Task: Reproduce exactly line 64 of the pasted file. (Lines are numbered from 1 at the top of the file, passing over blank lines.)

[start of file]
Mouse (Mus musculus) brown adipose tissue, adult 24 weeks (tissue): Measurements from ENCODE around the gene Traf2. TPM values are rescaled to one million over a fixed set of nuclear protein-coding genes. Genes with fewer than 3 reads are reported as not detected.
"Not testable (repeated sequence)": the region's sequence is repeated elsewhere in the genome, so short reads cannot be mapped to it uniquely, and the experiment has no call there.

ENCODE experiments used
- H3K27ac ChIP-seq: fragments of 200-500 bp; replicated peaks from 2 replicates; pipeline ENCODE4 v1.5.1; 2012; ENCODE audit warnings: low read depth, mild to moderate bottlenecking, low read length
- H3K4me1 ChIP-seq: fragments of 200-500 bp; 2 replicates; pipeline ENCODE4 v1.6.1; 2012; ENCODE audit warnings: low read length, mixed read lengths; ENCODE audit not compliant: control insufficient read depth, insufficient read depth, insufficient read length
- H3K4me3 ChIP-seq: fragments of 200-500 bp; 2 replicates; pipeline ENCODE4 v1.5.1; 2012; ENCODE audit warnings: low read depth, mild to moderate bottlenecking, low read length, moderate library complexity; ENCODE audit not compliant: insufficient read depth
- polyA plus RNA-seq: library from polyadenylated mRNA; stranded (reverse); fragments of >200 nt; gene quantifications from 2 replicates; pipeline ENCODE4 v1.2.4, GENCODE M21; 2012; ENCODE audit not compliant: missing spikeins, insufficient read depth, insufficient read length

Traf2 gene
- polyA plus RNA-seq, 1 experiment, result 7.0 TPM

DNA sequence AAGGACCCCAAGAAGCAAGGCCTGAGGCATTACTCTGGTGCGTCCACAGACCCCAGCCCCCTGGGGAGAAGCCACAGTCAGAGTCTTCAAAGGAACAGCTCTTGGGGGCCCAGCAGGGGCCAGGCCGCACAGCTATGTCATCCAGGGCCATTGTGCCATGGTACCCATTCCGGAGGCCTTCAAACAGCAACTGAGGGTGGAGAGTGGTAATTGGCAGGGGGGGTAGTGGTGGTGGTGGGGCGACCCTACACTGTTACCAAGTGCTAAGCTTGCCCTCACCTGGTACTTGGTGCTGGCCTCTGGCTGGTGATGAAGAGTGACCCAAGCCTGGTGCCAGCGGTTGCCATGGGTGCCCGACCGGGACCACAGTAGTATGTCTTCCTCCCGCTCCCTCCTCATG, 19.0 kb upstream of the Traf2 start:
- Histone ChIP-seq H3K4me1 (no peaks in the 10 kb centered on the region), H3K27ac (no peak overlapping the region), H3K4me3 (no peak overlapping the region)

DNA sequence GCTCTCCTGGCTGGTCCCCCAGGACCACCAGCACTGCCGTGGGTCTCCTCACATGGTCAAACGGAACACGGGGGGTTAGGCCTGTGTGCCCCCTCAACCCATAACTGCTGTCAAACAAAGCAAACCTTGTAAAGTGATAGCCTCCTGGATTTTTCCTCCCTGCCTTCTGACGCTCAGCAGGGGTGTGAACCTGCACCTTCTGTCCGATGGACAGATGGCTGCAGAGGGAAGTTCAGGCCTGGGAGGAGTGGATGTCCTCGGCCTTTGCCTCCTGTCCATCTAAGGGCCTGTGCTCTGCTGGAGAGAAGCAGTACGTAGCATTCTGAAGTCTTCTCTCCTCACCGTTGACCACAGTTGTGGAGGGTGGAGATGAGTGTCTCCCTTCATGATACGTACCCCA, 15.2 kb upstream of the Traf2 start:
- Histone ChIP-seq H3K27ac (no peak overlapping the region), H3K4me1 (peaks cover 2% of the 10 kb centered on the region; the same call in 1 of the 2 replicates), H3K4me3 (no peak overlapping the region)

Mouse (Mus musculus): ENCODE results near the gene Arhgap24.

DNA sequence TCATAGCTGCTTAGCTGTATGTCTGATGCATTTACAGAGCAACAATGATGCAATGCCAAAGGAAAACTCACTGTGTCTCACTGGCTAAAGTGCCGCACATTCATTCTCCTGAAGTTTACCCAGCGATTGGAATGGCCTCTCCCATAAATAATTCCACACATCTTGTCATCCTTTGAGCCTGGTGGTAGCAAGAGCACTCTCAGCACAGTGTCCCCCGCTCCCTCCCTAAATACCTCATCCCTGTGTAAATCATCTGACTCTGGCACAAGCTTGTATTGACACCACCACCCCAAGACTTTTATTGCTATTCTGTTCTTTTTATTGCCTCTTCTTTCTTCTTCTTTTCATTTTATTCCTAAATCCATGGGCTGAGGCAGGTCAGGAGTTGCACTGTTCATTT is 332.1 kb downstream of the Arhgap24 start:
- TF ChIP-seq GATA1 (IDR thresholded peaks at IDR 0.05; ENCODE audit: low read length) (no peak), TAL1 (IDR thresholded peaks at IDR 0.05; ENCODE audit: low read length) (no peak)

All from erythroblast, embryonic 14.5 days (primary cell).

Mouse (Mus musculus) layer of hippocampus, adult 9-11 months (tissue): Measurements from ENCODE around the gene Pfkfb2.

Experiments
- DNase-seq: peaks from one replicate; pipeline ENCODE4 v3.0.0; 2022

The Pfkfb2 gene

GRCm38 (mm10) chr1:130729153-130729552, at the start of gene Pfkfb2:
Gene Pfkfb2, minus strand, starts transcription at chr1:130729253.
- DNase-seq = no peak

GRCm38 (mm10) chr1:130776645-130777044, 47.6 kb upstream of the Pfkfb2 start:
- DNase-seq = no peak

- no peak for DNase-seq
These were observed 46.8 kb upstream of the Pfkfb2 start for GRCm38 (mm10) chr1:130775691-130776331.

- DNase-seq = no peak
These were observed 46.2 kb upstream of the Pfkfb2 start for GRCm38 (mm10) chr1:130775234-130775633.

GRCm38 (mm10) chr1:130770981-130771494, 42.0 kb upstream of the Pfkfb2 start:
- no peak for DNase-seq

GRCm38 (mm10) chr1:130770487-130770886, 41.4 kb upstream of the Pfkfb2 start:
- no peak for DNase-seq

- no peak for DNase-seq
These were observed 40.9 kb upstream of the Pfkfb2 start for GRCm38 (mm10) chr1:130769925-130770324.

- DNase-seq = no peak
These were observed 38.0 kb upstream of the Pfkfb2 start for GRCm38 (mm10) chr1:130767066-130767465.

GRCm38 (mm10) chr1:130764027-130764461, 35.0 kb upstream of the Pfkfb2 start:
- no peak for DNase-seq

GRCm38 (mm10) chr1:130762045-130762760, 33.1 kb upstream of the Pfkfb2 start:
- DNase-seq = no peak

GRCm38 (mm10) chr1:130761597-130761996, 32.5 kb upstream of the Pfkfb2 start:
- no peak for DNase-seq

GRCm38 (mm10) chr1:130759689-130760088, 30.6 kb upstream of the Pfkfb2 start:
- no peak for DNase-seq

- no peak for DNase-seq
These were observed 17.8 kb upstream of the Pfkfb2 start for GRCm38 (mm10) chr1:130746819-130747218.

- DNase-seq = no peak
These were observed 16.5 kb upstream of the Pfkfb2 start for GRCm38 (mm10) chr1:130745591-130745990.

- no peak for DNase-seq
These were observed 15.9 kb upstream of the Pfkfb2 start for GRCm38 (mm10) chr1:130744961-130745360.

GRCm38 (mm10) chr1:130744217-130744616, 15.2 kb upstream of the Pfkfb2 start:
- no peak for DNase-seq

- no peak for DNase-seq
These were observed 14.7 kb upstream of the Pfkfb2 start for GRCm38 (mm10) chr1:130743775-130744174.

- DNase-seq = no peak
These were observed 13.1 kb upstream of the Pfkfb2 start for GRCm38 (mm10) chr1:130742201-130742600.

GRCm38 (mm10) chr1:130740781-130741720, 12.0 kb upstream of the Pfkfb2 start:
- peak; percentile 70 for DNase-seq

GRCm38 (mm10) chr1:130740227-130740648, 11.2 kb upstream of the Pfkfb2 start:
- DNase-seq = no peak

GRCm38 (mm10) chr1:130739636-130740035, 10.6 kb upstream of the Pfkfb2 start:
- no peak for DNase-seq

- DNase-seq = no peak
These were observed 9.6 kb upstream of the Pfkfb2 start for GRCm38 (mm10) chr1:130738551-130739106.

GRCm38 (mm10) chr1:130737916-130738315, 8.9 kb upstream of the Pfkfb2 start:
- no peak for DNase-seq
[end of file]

- no peak for DNase-seq